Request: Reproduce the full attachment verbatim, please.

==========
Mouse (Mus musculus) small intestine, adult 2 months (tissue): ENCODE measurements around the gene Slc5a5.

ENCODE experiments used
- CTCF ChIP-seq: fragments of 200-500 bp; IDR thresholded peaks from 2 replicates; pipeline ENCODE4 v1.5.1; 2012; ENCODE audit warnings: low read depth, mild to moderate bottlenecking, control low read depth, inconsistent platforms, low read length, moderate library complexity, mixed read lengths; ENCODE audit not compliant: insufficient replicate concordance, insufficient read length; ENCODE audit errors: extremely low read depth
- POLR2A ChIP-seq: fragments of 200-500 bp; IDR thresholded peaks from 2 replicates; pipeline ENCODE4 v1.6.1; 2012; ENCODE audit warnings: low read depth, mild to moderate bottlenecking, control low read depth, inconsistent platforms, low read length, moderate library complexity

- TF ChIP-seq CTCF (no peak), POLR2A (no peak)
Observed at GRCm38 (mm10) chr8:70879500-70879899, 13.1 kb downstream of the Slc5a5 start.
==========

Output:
Mouse (Mus musculus) small intestine, adult 2 months (tissue): ENCODE measurements around the gene Slc5a5.

ENCODE experiments used
- CTCF ChIP-seq: fragments of 200-500 bp; IDR thresholded peaks from 2 replicates; pipeline ENCODE4 v1.5.1; 2012; ENCODE audit warnings: low read depth, mild to moderate bottlenecking, control low read depth, inconsistent platforms, low read length, moderate library complexity, mixed read lengths; ENCODE audit not compliant: insufficient replicate concordance, insufficient read length; ENCODE audit errors: extremely low read depth
- POLR2A ChIP-seq: fragments of 200-500 bp; IDR thresholded peaks from 2 replicates; pipeline ENCODE4 v1.6.1; 2012; ENCODE audit warnings: low read depth, mild to moderate bottlenecking, control low read depth, inconsistent platforms, low read length, moderate library complexity

- TF ChIP-seq CTCF (no peak), POLR2A (no peak)
Observed at GRCm38 (mm10) chr8:70879500-70879899, 13.1 kb downstream of the Slc5a5 start.